• as an aside, the DV's aren't mine. I think I've answered most of that in my own post. but .. the specs aren't different, The data is FROM the abs max section. We know it can't be a max current because these values are less than the drive currents. And then logic/experience kicks in as we know that ESD generates huge currents. I think what caught you out is the use of "clamping" that is obviously wrong. A 2KV ESD pulse "clamped" at 20 ma isn't doing anything for EOS. Jun 3 '13 at 19:37

Many chips have clamp diodes between I/O pins and the power rails. Such diodes can be a cheap way of providing a significant measure of ESD protection. Further, many chips connect the negative rail to a P-type substrate and the positive rail to N-type wells within it; each transistor's source and drain will form a PN junction with the substrate or well within which it resides, and PN junctions behave like diodes when the potential of the P side exceeds that of the N side by more than about 0.7 volts.

In some cases, the clamp diodes are constructed in such a way that current which flows through them will not affect any other operations of the chip. In other cases, current which flows forward through the PN junctions that serve as clamp diodes can cause unwanted currents to flow across other, reverse-biased PN junctions, in much the way that base-emitter currents in a PNP or NPN transistor will cause current to flow across the reverse-biased collector-base junction.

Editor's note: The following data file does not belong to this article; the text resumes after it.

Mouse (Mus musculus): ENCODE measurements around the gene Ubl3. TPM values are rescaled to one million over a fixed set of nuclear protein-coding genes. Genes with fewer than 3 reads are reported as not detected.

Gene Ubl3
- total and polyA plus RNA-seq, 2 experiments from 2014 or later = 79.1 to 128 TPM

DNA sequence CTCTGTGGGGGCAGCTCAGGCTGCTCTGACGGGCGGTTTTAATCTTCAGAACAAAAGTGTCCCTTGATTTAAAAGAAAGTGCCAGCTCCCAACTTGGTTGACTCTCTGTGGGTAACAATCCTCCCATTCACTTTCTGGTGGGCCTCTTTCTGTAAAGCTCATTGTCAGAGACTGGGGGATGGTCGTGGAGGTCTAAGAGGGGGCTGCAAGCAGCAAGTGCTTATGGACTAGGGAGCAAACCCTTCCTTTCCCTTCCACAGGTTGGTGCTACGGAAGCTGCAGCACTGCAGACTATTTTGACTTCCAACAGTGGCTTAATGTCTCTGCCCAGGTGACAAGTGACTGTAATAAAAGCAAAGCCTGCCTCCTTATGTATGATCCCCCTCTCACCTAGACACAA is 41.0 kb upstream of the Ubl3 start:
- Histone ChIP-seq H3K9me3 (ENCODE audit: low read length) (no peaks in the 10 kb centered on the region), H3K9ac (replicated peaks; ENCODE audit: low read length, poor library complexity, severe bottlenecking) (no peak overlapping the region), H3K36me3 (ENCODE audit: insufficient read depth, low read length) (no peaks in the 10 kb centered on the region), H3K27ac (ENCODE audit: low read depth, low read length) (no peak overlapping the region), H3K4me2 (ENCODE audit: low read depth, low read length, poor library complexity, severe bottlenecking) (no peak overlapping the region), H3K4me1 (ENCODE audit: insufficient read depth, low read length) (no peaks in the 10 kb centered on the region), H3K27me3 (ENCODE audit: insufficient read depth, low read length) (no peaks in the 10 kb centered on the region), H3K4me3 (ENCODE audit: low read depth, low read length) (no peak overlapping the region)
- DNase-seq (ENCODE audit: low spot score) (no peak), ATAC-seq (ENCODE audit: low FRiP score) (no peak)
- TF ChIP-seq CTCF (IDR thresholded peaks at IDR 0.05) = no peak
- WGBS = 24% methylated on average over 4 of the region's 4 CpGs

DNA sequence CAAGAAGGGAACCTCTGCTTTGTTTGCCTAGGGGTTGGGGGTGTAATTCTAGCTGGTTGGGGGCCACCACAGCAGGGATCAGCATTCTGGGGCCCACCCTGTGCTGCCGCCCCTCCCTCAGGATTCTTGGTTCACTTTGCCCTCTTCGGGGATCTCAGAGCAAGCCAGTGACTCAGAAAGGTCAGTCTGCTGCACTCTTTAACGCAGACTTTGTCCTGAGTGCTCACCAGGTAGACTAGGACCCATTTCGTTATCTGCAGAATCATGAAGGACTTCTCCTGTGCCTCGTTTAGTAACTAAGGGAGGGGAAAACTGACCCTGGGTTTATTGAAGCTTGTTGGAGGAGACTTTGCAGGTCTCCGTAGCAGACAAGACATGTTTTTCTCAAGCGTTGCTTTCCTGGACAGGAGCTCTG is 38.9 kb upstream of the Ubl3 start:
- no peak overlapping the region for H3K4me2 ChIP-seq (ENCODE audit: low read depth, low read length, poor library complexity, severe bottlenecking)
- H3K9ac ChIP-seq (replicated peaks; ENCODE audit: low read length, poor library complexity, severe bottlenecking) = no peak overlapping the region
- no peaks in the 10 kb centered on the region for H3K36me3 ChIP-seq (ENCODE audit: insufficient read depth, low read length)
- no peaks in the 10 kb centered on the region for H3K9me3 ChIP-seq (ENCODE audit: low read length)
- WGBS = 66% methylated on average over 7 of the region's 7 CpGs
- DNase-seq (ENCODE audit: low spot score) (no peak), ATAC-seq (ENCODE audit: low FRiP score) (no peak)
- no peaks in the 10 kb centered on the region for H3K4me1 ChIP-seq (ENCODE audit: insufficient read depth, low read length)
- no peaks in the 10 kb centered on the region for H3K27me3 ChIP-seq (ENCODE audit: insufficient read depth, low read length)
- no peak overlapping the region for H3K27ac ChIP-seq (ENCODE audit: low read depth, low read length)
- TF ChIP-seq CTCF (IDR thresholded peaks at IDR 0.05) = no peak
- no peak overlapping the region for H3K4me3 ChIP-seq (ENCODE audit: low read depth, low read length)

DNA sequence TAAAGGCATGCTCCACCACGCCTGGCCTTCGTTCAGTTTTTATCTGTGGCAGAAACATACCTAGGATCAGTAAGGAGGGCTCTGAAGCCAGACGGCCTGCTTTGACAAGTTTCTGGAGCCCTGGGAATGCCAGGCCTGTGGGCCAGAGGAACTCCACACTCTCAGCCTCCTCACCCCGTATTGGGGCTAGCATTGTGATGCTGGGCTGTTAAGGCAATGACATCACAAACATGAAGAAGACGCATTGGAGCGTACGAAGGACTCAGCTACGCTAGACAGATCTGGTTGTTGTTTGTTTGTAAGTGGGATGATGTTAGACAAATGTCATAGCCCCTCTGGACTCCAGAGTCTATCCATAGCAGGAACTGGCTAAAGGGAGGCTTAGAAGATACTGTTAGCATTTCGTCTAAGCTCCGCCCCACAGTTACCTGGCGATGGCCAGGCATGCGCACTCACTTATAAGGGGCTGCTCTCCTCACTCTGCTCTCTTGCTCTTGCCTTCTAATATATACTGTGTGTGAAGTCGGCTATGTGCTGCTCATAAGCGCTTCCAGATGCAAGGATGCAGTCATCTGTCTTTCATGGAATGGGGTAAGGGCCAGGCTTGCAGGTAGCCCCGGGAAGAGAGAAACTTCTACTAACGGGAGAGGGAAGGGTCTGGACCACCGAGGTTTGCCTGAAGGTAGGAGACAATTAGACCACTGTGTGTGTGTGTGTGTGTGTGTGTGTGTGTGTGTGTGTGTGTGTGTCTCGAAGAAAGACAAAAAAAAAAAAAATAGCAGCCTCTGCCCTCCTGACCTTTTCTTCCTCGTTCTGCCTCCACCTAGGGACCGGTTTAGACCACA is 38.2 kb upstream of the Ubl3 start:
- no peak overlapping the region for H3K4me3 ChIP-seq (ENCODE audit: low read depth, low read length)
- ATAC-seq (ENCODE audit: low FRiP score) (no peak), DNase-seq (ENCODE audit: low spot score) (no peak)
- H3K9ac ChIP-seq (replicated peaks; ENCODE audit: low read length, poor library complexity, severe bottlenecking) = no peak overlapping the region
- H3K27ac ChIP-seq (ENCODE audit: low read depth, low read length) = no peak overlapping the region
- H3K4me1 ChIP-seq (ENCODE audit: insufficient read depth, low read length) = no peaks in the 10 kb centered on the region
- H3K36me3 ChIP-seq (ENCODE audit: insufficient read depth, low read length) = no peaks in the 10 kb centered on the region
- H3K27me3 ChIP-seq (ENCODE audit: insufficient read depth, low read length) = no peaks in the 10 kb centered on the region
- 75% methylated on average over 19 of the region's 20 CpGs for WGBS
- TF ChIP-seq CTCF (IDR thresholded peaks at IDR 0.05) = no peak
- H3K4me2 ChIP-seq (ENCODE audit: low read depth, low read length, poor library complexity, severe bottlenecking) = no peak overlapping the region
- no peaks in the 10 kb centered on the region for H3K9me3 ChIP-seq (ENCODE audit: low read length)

Unless the manufacturer specifies that a device will operate normally in the presence of clamp-diode currents, one should avoid having any non-trivial amount of current flow during any normal operating condition. On the other hand, if a device manufacturer believes a part will often be used in cases where it will be necessary to clamp relatively small amounts of currents (e.g. 10mA) to the rails, allocating the extra space to place the PN junctions in such fashion as to prevent such currents from causing unwanted current flows elsewhere may be worthwhile even if only 0.1% of the parts are used in places that would otherwise need a protection diodes.